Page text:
Flashcards in 4.3.1 An Introduction to the Chain Rule Deck (15):
intro to chain rule
- A composite function is made up of layers of functions inside of functions. Some techniques of differentiation become very cumbersome when applied to composite
- The chain rule states that if f ( x ) = g ( h ( x )) , where g and h are differentiable functions, then f is differentiable and f ′ ( x ) = g ′ ( h ( x )) ⋅ h ′ ( x ) .
- A composite function is a function that results
from applying a function to the results of another
- Each different function that is applied can be
thought of as a layer of the composite function.
- To find the derivative of a composite function, you
must look at each layer.
- The chain rule is a shortcut for finding the
derivative of a composite function. The chain rule
must be used for each layer of the composite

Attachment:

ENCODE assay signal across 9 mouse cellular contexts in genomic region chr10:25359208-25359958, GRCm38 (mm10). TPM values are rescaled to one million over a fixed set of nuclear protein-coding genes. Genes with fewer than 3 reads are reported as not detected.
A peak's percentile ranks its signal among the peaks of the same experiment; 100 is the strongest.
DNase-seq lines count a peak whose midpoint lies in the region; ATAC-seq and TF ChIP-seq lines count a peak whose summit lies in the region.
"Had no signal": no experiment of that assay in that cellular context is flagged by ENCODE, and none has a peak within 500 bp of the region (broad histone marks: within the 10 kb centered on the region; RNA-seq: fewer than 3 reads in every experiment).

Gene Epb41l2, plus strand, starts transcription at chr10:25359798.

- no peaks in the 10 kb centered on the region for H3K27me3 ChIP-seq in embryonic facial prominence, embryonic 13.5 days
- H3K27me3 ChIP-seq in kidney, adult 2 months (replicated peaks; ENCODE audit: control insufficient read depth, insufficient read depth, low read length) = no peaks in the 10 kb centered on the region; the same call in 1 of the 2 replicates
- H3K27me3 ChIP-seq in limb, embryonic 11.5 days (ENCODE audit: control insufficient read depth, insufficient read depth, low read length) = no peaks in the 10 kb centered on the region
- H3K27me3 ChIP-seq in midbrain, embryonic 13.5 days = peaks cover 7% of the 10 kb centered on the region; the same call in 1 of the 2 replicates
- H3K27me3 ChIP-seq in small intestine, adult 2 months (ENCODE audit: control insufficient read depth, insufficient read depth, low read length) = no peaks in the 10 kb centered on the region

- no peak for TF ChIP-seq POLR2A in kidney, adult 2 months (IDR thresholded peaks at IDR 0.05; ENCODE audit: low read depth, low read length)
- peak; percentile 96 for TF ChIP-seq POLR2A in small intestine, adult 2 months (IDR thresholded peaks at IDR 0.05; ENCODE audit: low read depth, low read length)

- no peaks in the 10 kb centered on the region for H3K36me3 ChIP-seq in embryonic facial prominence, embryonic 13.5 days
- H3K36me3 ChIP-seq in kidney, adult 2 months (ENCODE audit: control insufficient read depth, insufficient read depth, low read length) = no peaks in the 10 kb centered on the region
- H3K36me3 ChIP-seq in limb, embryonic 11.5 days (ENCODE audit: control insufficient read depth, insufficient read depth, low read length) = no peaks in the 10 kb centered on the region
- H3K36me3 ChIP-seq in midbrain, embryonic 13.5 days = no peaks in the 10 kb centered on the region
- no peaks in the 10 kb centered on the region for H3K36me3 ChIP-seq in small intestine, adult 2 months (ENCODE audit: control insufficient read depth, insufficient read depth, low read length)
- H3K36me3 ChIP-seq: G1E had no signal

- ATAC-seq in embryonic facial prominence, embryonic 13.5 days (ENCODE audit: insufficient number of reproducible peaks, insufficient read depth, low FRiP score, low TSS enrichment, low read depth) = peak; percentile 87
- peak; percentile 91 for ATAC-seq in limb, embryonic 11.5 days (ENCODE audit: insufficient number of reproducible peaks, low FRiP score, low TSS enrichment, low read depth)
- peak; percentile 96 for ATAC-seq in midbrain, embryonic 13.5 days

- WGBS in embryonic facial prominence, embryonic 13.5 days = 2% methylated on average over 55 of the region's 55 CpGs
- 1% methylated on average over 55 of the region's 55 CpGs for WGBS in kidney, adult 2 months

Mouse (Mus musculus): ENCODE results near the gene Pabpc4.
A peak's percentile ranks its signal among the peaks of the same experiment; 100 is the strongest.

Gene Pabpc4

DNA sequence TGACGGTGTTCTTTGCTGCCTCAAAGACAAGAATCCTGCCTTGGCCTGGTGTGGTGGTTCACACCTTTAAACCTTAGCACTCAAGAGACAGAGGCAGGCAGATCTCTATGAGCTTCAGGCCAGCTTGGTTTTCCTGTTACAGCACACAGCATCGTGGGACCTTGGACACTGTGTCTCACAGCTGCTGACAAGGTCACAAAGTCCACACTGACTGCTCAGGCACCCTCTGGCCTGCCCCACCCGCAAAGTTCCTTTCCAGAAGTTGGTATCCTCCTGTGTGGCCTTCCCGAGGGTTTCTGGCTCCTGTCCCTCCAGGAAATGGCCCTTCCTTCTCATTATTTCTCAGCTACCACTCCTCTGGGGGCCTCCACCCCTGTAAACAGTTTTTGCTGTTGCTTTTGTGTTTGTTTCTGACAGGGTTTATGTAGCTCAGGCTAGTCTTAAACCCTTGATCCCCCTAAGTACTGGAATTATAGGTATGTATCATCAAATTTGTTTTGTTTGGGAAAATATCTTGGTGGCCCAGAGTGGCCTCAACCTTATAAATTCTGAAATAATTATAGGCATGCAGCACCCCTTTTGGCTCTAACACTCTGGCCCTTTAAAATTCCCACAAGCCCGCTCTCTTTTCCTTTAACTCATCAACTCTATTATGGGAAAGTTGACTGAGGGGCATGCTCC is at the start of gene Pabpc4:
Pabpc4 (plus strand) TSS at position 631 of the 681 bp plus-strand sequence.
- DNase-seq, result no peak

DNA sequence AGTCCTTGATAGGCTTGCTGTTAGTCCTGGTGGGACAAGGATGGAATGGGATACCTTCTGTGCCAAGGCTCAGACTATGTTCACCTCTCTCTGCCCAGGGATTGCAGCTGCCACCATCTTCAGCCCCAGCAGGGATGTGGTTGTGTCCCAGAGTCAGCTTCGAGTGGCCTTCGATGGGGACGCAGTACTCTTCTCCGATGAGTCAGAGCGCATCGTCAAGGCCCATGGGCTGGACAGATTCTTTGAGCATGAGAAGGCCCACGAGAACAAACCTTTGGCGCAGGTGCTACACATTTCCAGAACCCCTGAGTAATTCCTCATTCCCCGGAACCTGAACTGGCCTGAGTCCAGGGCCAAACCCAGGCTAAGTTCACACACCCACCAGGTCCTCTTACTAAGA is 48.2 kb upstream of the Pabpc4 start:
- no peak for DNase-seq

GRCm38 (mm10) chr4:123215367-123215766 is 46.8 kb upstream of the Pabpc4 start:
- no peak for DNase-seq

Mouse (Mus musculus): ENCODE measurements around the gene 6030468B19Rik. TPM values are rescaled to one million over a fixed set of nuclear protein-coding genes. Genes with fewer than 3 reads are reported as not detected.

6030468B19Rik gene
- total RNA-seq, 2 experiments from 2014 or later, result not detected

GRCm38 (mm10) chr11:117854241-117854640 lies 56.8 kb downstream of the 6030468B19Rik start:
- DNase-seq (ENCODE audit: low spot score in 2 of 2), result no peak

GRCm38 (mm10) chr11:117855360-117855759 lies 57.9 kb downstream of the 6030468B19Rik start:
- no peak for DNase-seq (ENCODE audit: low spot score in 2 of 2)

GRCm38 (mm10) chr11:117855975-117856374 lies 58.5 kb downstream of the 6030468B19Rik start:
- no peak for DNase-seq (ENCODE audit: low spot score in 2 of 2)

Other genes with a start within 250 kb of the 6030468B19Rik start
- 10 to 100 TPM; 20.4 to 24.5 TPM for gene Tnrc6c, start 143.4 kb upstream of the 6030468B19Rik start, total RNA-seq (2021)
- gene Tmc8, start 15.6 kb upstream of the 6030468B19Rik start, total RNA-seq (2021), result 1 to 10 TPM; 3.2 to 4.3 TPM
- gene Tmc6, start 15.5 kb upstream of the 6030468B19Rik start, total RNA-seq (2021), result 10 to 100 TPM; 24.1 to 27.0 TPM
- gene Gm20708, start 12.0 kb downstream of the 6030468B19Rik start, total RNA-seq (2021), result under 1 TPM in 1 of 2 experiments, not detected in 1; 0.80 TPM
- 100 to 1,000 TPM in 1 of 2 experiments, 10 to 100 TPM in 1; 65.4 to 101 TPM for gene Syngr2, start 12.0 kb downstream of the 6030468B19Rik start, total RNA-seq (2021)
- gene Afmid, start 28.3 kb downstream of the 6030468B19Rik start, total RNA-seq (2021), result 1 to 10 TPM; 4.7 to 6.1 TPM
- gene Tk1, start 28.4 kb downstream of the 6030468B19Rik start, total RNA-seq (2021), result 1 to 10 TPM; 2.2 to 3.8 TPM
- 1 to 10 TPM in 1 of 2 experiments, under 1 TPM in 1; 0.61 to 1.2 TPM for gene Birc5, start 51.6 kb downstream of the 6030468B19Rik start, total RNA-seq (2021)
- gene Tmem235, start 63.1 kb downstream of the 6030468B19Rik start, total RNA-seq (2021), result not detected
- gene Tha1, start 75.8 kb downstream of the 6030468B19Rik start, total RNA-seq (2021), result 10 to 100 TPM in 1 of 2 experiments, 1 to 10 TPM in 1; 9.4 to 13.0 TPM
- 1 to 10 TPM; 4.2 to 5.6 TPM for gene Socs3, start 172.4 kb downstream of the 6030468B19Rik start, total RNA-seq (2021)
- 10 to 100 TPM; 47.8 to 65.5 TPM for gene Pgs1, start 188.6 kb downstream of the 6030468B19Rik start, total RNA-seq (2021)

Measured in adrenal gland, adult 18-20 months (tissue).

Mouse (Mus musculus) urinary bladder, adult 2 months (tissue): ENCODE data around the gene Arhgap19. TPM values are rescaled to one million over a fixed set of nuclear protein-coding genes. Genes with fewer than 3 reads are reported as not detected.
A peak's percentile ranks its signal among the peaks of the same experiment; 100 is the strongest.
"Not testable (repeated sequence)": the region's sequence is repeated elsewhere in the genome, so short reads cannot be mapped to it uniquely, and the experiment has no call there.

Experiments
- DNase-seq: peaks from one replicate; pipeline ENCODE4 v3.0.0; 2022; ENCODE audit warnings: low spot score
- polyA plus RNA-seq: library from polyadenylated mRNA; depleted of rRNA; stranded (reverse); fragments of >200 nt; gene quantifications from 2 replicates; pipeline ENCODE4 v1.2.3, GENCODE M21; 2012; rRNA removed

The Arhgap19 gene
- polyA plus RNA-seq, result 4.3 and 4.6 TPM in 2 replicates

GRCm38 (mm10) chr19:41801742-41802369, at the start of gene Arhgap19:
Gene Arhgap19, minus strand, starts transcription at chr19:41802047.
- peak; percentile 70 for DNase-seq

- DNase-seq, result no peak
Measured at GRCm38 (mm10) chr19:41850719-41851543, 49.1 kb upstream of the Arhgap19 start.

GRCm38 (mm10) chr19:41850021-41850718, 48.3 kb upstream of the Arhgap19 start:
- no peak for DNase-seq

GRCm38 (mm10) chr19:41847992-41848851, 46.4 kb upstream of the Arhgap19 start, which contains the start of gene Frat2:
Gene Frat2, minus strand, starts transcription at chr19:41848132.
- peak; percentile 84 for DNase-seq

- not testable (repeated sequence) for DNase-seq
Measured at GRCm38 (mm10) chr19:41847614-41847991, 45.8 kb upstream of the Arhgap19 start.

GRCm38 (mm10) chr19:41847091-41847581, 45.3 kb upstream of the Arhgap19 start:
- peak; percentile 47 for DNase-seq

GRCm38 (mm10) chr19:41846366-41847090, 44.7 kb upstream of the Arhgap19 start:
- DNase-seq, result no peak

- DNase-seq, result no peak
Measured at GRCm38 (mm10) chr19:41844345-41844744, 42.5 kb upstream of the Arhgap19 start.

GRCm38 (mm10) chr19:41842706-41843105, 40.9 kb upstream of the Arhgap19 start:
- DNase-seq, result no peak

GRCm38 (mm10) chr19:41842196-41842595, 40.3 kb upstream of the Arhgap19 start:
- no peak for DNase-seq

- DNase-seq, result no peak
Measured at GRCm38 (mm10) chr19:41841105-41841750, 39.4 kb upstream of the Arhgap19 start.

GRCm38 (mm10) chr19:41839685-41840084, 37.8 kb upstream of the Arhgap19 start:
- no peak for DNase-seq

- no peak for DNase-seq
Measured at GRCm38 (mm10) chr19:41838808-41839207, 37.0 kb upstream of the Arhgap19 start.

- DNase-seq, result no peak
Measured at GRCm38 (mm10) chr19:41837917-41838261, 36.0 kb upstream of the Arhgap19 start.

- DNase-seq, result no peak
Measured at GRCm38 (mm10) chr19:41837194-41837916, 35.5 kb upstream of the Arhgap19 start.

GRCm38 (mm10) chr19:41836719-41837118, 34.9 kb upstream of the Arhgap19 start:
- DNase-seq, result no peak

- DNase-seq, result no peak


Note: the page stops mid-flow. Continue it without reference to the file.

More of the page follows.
- The chain rule states that the derivative of a
composition of two functions is equal to the
derivative of the outer function evaluated at the
inner function times the derivative of the inner
- Consider the inside of the composite function as a
“blop.” Take the derivative of that piece as though
the “blop” was just x. Then multiply that result by
the derivative of the “blop.”
- Notice that the chain rule can simplify the process of
finding some derivatives.
Suppose f(x)=(x^2−6)^4 / 8. Find f′(2).
Find the derivative of f(x).f(x)=(x^3+5x+1)^3
Find the derivative of:f(x)=3√x^4/3+x^1/3
Suppose f(x)=[x^2−(1+x^2)^2]^3. Find f′(x).
Find the derivative of:
h(x) = (3x + 5)^4
Suppose f(x)=(x^2−3)2(x^2+1)^2. Find f′(1).
Suppose f(x)=[2x−(1+x^2)^1/2]^2. Find f′(x).
Find the derivative of f(x).
Find the derivative.f(x)=(x^2+4)^2+(x^3+4x)^2
Find the derivative.f(x)=(x^2+1)^2
Find the derivative of P(t).P(t)=−(2t^2−14t+4)^2